Adafruit will not be shipping USPS orders Monday February 18, 2019 for the federal holiday, Presidents Day.
Expedited USPS orders placed after 11am ET Friday February 15 will go out Tuesday February 19.
To find out how individuals measure big forces accurately, Veritasium host Derek Muller visited the National Institute of Standards and Technology (NIST) to learn more about their machine that does just that. It houses a stack of 20 masses, equaling 50,000 pounds, to “create a maximum force of 1,000,000 pounds of force.” So far, they believe that their machine holds the largest mass objects ever calibrated in the world.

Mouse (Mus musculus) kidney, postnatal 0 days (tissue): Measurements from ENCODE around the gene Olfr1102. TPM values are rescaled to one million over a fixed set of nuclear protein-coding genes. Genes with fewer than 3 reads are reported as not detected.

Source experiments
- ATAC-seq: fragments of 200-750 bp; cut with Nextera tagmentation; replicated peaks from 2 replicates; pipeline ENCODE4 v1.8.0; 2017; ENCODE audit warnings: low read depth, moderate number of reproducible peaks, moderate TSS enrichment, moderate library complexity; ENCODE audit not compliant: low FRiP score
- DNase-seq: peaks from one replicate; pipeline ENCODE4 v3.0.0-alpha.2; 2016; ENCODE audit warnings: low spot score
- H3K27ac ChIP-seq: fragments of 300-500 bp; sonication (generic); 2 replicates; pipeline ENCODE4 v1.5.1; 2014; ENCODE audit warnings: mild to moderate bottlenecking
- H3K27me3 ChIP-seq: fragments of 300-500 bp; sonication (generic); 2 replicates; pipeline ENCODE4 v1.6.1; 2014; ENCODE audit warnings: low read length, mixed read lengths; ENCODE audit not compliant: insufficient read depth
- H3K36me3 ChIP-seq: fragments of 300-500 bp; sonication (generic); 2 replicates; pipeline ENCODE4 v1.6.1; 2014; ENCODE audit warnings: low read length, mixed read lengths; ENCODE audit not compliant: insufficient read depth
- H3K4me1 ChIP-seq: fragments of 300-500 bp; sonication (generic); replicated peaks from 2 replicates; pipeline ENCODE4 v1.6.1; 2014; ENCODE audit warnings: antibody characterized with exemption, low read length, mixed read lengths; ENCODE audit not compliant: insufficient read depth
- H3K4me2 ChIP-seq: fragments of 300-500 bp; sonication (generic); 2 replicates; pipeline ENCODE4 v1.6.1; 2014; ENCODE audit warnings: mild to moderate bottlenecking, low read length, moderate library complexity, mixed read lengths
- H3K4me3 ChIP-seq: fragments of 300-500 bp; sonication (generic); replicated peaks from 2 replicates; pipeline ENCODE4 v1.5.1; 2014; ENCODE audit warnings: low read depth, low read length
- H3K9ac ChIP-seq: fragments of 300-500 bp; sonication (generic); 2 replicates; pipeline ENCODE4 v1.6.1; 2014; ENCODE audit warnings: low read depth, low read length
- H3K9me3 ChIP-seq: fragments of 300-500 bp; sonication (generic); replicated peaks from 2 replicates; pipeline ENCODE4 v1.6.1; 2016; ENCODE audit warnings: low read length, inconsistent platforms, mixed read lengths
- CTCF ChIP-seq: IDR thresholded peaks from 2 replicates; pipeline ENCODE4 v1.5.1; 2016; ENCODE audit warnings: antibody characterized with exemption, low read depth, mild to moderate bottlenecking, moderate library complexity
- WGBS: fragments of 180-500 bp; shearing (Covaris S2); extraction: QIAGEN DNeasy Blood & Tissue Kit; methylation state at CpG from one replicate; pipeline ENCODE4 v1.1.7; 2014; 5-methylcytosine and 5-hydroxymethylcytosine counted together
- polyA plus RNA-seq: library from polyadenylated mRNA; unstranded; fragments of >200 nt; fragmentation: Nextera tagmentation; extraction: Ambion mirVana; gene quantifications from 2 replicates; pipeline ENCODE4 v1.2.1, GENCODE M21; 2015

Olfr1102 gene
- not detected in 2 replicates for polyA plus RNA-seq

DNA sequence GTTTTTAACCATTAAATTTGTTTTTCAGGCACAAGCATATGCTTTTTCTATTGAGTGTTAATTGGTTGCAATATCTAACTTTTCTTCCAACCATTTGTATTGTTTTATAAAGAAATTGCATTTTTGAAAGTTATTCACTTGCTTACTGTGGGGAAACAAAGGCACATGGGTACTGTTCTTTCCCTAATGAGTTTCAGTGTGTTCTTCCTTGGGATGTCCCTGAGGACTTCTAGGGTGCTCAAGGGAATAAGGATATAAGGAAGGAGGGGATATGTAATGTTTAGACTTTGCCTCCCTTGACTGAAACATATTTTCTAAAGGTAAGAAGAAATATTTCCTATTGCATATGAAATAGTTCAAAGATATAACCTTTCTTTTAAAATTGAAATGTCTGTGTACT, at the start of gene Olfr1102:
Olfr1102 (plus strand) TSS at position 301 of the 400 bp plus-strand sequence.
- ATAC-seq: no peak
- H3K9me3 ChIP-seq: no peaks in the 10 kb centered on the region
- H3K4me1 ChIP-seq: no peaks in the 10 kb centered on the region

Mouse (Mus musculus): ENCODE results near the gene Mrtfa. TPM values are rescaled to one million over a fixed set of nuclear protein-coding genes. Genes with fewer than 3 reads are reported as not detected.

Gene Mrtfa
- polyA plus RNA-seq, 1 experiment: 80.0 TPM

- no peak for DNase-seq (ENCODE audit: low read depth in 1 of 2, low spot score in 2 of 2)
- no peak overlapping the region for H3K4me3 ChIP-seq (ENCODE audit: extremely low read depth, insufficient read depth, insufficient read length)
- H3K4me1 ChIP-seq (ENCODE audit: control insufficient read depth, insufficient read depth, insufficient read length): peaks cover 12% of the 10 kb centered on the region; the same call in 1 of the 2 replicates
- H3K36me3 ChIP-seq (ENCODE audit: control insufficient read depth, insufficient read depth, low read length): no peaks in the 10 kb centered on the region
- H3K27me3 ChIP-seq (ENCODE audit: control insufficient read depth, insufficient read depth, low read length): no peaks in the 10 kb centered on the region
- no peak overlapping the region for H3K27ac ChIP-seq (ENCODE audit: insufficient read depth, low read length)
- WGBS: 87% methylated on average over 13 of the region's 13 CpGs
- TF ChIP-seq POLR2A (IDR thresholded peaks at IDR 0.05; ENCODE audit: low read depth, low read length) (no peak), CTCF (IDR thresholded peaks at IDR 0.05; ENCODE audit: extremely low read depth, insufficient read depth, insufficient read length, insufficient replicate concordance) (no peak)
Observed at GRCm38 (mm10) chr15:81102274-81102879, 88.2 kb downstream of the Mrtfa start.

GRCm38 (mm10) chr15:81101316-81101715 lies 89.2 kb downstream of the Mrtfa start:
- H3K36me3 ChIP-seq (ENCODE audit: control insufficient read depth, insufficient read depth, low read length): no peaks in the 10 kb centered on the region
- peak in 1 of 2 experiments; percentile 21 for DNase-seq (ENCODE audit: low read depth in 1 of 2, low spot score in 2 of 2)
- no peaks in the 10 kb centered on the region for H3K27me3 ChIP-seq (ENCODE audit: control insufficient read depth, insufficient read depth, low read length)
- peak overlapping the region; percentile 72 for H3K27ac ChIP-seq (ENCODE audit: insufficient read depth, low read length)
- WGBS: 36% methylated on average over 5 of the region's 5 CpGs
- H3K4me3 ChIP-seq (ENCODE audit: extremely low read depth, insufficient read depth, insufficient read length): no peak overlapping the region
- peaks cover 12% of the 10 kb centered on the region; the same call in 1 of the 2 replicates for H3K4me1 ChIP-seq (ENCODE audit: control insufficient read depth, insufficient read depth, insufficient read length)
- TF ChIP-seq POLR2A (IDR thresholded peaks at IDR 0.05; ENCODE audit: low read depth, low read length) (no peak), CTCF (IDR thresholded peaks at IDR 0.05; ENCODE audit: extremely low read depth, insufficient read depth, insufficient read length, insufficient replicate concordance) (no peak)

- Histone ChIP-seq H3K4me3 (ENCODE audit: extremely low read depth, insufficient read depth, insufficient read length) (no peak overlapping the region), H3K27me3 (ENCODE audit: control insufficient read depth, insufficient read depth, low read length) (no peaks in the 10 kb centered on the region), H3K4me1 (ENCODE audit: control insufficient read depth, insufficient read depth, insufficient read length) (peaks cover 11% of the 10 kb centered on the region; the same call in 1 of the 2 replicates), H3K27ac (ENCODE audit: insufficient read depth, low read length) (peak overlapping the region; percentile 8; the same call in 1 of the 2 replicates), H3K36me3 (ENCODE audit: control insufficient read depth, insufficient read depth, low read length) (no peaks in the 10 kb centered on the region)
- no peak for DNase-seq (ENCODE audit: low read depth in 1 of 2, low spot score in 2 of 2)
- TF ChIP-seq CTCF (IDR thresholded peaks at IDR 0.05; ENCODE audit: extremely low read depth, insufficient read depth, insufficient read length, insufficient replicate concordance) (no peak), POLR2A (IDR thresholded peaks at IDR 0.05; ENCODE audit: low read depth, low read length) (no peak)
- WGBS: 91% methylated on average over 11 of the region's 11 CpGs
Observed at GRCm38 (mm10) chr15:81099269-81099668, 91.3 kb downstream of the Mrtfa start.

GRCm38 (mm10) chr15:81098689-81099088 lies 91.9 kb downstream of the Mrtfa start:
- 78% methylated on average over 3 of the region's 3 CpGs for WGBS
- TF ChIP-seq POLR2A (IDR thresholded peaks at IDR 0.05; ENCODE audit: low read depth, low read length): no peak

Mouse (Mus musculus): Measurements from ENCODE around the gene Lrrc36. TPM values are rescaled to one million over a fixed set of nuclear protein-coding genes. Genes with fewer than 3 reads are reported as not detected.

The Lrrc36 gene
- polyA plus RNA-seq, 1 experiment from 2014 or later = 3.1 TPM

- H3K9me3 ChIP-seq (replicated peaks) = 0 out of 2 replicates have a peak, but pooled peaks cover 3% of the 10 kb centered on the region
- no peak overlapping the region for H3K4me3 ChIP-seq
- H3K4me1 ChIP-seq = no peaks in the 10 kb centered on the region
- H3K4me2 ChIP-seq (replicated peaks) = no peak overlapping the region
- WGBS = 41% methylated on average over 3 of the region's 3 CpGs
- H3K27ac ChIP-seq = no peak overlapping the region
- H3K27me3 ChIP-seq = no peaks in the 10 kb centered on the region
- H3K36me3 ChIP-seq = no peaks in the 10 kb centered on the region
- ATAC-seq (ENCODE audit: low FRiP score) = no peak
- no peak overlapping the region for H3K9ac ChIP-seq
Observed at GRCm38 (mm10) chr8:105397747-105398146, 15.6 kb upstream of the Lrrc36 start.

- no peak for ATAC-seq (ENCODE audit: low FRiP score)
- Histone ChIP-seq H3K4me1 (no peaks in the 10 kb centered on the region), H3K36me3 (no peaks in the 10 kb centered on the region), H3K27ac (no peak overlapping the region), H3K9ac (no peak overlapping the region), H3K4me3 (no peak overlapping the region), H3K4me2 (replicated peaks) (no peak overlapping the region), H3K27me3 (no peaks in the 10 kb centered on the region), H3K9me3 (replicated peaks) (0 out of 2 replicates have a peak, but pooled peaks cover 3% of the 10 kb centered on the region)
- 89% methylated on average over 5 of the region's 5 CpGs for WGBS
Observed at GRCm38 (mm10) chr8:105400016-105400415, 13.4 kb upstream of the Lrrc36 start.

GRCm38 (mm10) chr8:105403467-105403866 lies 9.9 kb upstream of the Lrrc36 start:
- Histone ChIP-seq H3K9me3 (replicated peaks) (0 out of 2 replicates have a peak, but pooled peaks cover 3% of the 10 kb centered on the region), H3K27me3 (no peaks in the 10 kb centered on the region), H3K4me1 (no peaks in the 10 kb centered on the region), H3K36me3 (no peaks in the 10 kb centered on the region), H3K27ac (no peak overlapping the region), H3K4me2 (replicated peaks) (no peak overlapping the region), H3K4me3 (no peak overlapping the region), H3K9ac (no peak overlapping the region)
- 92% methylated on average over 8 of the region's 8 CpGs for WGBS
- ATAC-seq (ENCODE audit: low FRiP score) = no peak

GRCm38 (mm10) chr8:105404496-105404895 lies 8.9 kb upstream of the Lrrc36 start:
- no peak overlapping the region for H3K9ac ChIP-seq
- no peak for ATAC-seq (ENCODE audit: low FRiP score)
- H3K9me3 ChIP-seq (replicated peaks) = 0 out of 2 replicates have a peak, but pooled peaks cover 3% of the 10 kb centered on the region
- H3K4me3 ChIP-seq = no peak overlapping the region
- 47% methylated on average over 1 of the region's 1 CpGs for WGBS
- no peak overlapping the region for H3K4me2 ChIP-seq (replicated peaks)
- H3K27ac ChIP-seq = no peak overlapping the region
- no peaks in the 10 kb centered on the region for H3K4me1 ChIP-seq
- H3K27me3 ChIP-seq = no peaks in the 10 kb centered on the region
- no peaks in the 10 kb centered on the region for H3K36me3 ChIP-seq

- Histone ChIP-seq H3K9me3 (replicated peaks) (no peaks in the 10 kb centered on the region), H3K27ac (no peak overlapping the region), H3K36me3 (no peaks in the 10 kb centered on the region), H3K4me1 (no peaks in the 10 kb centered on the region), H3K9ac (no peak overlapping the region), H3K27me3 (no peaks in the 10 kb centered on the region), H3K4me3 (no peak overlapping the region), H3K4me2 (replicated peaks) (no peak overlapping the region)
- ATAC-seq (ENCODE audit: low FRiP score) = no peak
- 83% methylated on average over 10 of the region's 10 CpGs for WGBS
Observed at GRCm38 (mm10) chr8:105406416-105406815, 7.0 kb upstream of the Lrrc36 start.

Before visiting NIST in Washington DC I had no idea machines like this existed. Surely there’s an accurate way to measure forces without creating such a huge known force?! Nope. This appears to be the best way, with a stack of 20 x 50,000 lb masses creating a maximum force of 4.45 MN or 1,000,000 pounds of force. I also wouldn’t have thought about all the corrections that need applying – for example buoyancy subtracts about 125 pounds from the weight of the stack. Plus the local gravitational field strength must be taken into account. And, the gravitational field varies below grade. All of this must be taken into account in order to limit uncertainty to just five parts per million (.0005%)
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